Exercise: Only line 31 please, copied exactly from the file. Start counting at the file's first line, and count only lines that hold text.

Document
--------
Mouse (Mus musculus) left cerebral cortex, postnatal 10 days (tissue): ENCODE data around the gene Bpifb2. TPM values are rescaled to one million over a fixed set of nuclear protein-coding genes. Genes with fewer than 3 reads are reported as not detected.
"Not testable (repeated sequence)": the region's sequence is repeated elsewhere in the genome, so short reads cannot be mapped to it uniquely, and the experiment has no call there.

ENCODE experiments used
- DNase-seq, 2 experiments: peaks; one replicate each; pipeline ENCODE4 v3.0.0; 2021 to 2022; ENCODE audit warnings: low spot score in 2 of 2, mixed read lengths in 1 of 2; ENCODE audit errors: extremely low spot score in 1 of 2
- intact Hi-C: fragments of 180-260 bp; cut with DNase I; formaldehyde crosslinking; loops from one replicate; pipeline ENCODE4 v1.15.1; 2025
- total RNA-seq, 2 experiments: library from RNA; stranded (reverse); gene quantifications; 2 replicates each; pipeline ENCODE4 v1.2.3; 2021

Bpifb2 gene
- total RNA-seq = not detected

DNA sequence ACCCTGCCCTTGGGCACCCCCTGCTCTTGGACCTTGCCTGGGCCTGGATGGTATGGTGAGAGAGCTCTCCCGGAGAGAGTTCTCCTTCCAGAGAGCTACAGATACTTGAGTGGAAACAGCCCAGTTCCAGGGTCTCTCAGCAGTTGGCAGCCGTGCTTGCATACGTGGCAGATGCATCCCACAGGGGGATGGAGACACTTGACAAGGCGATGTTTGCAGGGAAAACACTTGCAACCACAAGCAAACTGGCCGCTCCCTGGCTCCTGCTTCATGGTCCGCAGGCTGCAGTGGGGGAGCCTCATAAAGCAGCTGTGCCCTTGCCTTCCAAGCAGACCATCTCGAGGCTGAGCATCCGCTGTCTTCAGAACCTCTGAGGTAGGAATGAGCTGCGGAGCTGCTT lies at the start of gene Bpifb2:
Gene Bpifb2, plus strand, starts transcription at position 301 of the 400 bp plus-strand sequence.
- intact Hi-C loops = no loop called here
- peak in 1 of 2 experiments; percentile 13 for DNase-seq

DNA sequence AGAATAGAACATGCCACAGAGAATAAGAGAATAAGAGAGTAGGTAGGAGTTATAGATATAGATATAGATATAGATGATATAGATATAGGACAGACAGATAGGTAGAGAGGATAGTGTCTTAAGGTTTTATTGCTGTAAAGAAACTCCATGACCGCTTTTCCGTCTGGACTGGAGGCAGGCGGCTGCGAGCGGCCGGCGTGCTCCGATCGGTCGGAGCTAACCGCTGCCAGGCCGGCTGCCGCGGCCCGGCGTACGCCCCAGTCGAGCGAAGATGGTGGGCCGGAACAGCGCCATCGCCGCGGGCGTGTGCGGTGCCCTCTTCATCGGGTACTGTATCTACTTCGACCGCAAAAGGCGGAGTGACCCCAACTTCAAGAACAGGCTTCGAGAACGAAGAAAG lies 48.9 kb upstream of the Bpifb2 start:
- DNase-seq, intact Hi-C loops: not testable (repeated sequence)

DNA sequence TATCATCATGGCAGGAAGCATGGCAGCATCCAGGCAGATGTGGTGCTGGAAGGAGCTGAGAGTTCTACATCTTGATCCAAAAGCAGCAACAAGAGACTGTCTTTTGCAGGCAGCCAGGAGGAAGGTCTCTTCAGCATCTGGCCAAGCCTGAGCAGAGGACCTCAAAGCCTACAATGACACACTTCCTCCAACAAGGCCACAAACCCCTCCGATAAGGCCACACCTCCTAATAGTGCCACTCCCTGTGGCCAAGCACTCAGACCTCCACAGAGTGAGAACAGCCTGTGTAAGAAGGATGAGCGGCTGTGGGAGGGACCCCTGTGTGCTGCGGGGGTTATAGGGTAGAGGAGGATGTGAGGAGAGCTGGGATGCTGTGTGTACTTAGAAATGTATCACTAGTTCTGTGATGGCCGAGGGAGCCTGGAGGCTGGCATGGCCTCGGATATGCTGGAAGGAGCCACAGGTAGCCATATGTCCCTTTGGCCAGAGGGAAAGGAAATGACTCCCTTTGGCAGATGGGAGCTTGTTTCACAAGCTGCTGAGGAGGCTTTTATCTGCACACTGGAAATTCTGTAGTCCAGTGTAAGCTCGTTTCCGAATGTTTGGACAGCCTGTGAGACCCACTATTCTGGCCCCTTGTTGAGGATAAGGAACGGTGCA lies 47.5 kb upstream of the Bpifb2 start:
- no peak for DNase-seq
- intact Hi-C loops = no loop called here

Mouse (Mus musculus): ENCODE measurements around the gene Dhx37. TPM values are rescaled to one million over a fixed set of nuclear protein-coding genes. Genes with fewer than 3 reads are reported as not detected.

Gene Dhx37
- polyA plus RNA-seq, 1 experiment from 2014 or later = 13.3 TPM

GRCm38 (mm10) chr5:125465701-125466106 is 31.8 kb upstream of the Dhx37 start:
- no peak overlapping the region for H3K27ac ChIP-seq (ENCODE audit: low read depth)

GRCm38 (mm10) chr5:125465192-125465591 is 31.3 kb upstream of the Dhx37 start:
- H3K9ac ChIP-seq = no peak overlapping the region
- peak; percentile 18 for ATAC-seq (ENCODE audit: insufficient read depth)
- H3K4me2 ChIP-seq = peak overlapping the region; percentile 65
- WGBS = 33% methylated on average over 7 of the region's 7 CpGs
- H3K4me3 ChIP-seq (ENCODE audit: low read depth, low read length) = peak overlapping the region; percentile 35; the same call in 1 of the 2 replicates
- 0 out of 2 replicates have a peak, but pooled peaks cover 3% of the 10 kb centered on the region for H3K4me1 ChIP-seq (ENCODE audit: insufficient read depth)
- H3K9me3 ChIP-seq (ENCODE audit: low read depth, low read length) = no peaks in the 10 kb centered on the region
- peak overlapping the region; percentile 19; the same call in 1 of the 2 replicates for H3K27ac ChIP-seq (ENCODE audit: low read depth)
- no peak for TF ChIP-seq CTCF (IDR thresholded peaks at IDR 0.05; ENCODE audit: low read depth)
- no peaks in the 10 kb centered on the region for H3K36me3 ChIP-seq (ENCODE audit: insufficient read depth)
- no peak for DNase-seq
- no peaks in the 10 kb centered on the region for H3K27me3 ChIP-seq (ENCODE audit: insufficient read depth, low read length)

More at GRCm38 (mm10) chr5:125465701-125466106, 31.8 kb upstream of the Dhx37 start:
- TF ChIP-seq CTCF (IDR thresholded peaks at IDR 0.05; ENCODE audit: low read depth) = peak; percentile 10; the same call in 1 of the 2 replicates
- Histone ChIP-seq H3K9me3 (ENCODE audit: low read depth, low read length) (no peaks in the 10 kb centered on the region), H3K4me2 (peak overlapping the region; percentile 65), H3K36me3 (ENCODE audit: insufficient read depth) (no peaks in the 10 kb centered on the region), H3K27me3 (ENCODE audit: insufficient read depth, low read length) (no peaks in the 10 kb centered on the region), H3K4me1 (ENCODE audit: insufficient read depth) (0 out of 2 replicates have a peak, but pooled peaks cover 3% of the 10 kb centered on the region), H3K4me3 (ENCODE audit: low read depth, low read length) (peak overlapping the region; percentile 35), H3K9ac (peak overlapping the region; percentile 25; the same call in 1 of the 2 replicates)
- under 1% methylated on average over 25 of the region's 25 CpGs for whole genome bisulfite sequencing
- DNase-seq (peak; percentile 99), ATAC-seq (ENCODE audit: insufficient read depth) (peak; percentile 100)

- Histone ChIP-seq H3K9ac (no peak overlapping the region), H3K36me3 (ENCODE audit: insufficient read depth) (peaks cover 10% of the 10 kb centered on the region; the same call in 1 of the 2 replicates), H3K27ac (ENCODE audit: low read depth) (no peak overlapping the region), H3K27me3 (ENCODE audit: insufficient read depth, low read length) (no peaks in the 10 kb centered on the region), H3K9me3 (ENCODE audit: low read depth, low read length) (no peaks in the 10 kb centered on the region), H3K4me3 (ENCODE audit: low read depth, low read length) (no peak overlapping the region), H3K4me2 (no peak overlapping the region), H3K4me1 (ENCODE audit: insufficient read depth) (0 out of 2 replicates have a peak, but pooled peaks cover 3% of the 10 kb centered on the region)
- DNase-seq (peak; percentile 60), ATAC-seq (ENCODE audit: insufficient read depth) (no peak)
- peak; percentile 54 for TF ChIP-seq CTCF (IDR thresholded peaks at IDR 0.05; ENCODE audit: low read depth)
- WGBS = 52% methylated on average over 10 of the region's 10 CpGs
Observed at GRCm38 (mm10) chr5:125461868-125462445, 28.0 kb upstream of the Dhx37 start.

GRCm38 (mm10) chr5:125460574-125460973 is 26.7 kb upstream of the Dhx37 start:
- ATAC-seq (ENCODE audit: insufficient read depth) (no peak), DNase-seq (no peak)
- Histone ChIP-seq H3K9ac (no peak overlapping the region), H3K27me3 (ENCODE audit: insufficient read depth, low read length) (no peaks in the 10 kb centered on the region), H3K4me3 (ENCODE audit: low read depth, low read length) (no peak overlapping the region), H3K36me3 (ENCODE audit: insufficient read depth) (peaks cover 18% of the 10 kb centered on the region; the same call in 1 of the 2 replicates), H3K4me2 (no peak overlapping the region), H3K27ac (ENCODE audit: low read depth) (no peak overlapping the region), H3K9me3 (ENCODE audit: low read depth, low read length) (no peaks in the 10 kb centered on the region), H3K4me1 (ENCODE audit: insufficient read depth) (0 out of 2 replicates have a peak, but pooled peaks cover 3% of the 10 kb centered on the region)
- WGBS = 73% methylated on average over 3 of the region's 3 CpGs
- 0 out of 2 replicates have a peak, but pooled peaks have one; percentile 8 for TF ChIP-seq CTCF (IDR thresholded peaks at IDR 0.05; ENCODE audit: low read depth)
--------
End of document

- peak overlapping the region; percentile 19; the same call in 1 of the 2 replicates for H3K27ac ChIP-seq (ENCODE audit: low read depth)